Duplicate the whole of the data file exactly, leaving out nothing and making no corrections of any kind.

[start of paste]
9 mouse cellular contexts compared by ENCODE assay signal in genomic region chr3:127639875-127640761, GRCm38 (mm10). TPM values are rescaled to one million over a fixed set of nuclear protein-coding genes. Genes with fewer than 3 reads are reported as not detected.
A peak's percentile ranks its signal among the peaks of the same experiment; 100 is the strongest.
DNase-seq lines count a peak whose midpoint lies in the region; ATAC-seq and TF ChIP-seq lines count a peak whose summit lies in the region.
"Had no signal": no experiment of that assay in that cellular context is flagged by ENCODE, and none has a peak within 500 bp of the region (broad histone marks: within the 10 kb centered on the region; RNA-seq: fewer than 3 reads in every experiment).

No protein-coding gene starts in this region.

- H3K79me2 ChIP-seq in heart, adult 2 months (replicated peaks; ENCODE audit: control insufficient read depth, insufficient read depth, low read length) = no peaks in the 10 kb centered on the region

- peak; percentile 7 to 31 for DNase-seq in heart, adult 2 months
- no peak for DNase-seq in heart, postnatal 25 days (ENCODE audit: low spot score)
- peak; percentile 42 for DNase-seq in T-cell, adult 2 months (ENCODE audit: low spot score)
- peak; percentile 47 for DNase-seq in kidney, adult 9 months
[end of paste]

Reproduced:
9 mouse cellular contexts compared by ENCODE assay signal in genomic region chr3:127639875-127640761, GRCm38 (mm10). TPM values are rescaled to one million over a fixed set of nuclear protein-coding genes. Genes with fewer than 3 reads are reported as not detected.
A peak's percentile ranks its signal among the peaks of the same experiment; 100 is the strongest.
DNase-seq lines count a peak whose midpoint lies in the region; ATAC-seq and TF ChIP-seq lines count a peak whose summit lies in the region.
"Had no signal": no experiment of that assay in that cellular context is flagged by ENCODE, and none has a peak within 500 bp of the region (broad histone marks: within the 10 kb centered on the region; RNA-seq: fewer than 3 reads in every experiment).

No protein-coding gene starts in this region.

- H3K79me2 ChIP-seq in heart, adult 2 months (replicated peaks; ENCODE audit: control insufficient read depth, insufficient read depth, low read length) = no peaks in the 10 kb centered on the region

- peak; percentile 7 to 31 for DNase-seq in heart, adult 2 months
- no peak for DNase-seq in heart, postnatal 25 days (ENCODE audit: low spot score)
- peak; percentile 42 for DNase-seq in T-cell, adult 2 months (ENCODE audit: low spot score)
- peak; percentile 47 for DNase-seq in kidney, adult 9 months